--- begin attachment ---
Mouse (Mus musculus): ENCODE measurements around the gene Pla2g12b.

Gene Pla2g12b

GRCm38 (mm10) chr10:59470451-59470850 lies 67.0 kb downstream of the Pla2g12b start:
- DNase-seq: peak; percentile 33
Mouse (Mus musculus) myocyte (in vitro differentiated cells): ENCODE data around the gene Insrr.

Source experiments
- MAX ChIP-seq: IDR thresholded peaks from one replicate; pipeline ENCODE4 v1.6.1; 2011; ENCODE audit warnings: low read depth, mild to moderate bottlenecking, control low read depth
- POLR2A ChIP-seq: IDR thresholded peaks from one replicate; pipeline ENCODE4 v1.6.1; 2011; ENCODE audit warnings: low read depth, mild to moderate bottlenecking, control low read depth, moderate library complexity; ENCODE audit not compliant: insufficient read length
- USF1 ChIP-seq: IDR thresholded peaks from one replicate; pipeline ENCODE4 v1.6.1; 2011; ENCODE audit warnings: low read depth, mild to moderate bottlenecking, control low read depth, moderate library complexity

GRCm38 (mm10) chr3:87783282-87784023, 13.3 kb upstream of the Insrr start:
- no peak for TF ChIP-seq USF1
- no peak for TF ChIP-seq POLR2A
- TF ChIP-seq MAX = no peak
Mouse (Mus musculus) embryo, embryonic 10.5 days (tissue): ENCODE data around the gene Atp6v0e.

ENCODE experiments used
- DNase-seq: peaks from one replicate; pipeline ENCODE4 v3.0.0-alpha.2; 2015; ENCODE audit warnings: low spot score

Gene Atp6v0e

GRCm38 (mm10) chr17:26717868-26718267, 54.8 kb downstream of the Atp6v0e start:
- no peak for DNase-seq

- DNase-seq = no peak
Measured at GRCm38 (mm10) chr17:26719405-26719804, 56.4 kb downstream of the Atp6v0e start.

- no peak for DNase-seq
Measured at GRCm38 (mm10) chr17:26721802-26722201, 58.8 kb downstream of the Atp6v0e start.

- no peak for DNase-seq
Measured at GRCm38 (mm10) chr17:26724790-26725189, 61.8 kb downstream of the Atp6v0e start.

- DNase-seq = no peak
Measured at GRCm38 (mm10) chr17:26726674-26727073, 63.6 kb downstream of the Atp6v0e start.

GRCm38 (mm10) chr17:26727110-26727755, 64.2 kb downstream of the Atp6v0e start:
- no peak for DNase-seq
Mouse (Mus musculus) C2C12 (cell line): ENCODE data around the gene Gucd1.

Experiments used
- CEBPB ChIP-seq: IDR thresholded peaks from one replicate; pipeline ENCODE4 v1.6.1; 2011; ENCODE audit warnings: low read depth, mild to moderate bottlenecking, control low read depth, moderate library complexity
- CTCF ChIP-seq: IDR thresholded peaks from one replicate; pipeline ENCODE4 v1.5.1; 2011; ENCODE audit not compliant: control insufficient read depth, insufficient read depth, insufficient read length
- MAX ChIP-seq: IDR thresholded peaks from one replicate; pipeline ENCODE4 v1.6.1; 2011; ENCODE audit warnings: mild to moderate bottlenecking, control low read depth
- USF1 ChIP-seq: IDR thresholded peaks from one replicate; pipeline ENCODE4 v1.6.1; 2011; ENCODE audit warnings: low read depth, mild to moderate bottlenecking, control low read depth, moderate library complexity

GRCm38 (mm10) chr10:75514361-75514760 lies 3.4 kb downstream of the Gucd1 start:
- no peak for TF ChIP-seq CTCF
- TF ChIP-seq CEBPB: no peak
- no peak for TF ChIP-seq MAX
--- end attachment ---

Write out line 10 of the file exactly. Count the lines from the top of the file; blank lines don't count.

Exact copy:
GRCm38 (mm10) chr3:87783282-87784023, 13.3 kb upstream of the Insrr start: